Global Policy Forum

Iraq Chief Gives a Sobering View About Security


By Edward Wong

New York Times
October 6, 2004

In his first speech before the interim National Assembly here, Prime Minister Ayad Allawi gave a sobering account on Tuesday of the threat posed by the insurgency, saying that the country's instability is a "source of worry for many people" and that the guerrillas represent "a challenge to our will."

Hours later, the American military said it had launched its second major offensive of the last week, sending 3,000 troops, some of them Iraqis, in a sweep across the Euphrates River south of Baghdad. Led by the 24th Marine Expeditionary Unit, the troops overran a suspected insurgent training camp and detained 30 suspects, the military said in a written statement. They also seized control of a bridge believed to be part of a corridor allowing insurgents to move between strongholds in central Iraq, the military said.

The push followed a much larger and deadlier weekend offensive in the insurgent-controlled city of Samarra, 60 miles north of Baghdad. American and Iraqi officials have been saying they intend to take back rebel territory this fall to lay the groundwork for general elections scheduled for January. The operation on Tuesday took place in northern Babil Province, a region that once served as a munitions-production base for the old Iraqi Army and has become a field of loosely knit insurgent cells in towns like Mahmudiya and Latifiya. Bisecting the area is Highway 8, a crucial north-south artery nicknamed the Highway of Death because dozens of people have been ambushed and killed in small market towns along its length by insurgents and bandits.

In his speech, Dr. Allawi, who has cast himself as a tough leader since taking office in late June, insisted that elections would go ahead in January as planned, but he acknowledged that there were significant obstacles standing in the way of full security and reconstruction. The nascent police force is underequipped and lacks the respect needed from the public to quell the insurgency, he said, and American business executives have told him that they fear investing in Iraq because of the rampant violence here.

His tone was a sharp departure from the more optimistic assessment he gave to the American public on his visit to the United States last month. At his stop in Washington, Dr. Allawi made several sweeping assertions to reporters about the security situation in Iraq, including saying that the only truly unsafe place in the country was the downtown area of Falluja, the largest insurgent stronghold, and that only 3 of 18 provinces had "pockets of terrorists."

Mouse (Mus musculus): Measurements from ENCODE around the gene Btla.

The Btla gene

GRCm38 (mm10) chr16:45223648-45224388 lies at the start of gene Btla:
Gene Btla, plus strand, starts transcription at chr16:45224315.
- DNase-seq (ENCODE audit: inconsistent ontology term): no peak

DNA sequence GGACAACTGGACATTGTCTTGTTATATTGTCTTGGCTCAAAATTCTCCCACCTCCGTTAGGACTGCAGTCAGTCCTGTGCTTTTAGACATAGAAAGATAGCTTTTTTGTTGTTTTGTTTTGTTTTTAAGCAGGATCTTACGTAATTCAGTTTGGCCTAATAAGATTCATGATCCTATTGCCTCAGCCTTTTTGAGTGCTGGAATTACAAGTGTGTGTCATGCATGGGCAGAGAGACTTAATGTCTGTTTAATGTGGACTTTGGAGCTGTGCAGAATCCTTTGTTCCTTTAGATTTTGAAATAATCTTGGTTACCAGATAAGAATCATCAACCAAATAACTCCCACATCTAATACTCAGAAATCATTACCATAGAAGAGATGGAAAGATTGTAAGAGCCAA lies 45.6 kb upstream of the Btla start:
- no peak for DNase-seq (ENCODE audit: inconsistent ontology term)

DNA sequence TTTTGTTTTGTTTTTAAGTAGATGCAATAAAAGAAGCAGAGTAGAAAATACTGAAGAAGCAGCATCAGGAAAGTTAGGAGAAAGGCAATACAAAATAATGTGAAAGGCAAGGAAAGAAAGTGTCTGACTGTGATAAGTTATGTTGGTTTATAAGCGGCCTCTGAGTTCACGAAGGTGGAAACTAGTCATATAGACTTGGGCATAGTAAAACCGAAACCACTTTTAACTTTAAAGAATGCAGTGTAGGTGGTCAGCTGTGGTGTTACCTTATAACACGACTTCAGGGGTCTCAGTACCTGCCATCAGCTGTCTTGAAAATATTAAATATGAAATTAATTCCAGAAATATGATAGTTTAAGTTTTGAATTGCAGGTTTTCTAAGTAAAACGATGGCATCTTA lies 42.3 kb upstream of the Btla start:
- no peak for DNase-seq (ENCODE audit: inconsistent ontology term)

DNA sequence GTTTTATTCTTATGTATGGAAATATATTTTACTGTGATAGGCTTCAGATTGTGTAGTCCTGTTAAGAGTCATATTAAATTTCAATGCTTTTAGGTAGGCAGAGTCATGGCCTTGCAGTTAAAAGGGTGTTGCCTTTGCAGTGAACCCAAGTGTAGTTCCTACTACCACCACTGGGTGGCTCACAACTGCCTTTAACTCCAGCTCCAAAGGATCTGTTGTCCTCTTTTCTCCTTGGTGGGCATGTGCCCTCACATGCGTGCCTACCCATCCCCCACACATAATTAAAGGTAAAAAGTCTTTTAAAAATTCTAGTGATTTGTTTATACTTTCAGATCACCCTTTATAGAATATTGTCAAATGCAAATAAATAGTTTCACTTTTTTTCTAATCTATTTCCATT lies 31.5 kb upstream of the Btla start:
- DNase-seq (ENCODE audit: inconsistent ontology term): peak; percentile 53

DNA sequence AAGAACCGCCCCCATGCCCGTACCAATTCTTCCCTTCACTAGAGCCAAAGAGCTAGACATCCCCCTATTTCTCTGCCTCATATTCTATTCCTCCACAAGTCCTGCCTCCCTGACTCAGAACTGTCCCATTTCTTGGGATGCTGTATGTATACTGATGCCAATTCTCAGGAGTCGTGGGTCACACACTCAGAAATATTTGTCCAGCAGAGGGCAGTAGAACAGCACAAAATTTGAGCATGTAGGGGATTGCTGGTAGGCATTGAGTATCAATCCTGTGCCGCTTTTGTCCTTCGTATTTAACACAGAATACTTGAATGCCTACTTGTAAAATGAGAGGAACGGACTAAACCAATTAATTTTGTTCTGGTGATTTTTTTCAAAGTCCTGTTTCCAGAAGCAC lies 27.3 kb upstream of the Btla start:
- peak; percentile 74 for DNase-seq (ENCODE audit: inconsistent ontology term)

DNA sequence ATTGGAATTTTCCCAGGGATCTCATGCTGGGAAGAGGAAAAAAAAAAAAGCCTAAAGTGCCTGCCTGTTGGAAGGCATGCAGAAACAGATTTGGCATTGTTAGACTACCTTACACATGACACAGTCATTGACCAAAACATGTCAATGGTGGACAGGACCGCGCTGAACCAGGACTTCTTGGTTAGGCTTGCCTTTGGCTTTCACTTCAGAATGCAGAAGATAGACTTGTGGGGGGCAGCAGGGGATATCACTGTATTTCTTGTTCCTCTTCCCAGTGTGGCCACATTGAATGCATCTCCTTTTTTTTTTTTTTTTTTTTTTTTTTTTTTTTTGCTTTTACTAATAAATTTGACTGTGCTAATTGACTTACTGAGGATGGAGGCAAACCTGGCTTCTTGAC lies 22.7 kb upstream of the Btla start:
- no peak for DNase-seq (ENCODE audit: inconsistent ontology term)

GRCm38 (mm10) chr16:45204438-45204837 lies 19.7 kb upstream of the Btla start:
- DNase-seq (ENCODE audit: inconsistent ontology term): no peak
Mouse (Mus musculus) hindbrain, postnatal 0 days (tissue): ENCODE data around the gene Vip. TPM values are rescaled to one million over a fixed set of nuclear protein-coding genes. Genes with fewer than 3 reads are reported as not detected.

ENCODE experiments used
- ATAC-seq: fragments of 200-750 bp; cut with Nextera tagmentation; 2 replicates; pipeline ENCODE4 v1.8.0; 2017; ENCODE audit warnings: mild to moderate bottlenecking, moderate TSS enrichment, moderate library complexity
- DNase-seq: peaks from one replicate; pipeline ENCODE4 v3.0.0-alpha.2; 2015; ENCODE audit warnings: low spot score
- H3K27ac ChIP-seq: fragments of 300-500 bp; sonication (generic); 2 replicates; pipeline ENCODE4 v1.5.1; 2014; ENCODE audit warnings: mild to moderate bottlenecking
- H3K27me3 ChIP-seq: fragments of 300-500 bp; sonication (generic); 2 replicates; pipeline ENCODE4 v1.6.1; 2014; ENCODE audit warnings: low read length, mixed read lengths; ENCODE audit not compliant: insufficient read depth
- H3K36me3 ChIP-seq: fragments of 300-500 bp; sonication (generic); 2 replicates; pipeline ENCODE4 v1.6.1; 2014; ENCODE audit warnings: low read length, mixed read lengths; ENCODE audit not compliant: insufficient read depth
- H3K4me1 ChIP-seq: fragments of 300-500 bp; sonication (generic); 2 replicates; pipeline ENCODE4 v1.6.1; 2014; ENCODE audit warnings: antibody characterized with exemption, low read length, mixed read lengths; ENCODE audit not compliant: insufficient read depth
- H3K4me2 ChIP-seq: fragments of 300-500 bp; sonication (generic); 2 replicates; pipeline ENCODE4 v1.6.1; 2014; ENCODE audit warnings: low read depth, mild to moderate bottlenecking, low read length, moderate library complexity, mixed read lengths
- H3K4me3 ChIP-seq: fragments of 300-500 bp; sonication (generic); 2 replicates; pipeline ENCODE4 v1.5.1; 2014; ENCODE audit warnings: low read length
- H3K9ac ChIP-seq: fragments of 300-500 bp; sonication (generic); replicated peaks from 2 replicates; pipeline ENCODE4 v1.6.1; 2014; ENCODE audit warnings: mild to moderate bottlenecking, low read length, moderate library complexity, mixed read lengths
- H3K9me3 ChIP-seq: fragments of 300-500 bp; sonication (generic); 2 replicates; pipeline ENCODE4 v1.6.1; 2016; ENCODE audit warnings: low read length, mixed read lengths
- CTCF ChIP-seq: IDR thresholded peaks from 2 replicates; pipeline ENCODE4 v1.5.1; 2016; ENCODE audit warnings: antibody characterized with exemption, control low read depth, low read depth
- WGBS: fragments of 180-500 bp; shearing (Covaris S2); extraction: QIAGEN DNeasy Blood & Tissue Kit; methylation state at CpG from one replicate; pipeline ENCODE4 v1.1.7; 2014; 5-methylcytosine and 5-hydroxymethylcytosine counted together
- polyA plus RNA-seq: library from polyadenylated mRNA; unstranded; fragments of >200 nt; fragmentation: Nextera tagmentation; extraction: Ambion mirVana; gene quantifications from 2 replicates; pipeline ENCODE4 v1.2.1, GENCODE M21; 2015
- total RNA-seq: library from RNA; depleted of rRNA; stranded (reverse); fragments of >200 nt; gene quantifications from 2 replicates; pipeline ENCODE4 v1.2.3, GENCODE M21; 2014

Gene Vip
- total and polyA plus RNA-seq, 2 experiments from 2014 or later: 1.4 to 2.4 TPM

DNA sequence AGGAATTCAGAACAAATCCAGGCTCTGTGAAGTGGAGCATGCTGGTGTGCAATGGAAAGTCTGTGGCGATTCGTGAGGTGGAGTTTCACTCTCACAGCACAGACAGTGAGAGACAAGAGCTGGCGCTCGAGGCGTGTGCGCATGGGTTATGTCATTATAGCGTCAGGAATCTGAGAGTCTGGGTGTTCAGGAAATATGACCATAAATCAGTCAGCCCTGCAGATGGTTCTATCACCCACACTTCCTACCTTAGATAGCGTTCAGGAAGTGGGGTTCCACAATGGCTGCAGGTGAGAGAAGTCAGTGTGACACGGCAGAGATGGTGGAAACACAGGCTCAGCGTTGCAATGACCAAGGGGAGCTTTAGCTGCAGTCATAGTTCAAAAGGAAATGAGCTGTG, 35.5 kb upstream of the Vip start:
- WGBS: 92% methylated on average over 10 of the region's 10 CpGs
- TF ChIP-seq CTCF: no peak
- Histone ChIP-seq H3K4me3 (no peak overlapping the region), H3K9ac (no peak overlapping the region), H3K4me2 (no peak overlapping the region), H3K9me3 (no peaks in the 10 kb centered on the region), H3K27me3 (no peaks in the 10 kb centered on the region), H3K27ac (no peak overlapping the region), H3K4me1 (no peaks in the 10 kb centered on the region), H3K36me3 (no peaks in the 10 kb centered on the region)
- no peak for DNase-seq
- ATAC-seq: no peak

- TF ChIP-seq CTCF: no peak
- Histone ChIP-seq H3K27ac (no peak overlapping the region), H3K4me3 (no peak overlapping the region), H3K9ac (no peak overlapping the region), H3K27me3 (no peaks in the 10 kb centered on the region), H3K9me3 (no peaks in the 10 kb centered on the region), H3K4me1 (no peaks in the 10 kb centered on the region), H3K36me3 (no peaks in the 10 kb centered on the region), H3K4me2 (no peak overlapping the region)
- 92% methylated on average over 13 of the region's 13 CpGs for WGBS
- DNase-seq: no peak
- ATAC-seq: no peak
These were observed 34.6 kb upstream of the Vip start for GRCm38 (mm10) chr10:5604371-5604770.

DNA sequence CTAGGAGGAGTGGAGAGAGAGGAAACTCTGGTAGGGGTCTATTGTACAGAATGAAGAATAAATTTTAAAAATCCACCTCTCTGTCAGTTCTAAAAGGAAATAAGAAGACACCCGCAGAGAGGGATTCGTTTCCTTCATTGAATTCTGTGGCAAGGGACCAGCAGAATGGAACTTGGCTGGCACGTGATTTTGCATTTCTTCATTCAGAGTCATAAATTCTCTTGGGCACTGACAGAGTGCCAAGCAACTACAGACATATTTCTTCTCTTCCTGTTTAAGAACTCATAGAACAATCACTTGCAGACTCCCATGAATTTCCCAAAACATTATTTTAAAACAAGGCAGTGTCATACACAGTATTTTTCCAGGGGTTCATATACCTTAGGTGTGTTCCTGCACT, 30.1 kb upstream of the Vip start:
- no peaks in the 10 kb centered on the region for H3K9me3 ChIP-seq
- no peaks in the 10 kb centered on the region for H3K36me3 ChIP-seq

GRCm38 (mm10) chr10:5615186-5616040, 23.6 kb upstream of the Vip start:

He did not directly contradict those statements on Tuesday, but his latest words reflected a darker take on the state of the war. "It is true that the security situation in our country is the first concern for you, and maybe for your inquiries, too," Dr. Allawi said in the 100-member National Assembly, which asked him combative questions after his speech in the nearly hourlong session.

The insurgents "are today a challenge to our will," he continued. "They are betting on our failure. Should we allow them to do that? Should we sit down and watch what they are doing and let them destabilize the country's security?" Though Dr. Allawi joined President Bush last month in boasting of having 100,000 fully trained and equipped Iraqi policemen, soldiers and other security officials, he acknowledged Tuesday that there were difficulties in creating an adequate security force. "It's clear that since the handover, the capabilities are not complete and that the situation is very difficult now in respect to creating the forces and getting them ready to face the challenges," he said.

He added that "the police force is not well equipped and is not respected enough to lay down its authority" without backing from a strong army. Dr. Allawi's talk, given inside the fortified government headquarters on the west bank of the Tigris River, comes at a crucial juncture for the American enterprise in Iraq. Insurgents have stepped up a deadly campaign of car bombings and assassinations even as American-led forces push back into guerrilla territory. The successes of the American offensives in Samarra and Babil Province will ultimately depend on whether the Iraqi security forces can combat the insurgency on their own after the American troops withdraw to their bases.

More Information on Iraq
More Information on Iraq's Government


FAIR USE NOTICE: This page contains copyrighted material the use of which has not been specifically authorized by the copyright owner. Global Policy Forum distributes this material without profit to those who have expressed a prior interest in receiving the included information for research and educational purposes. We believe this constitutes a fair use of any such copyrighted material as provided for in 17 U.S.C § 107. If you wish to use copyrighted material from this site for purposes of your own that go beyond fair use, you must obtain permission from the copyright owner.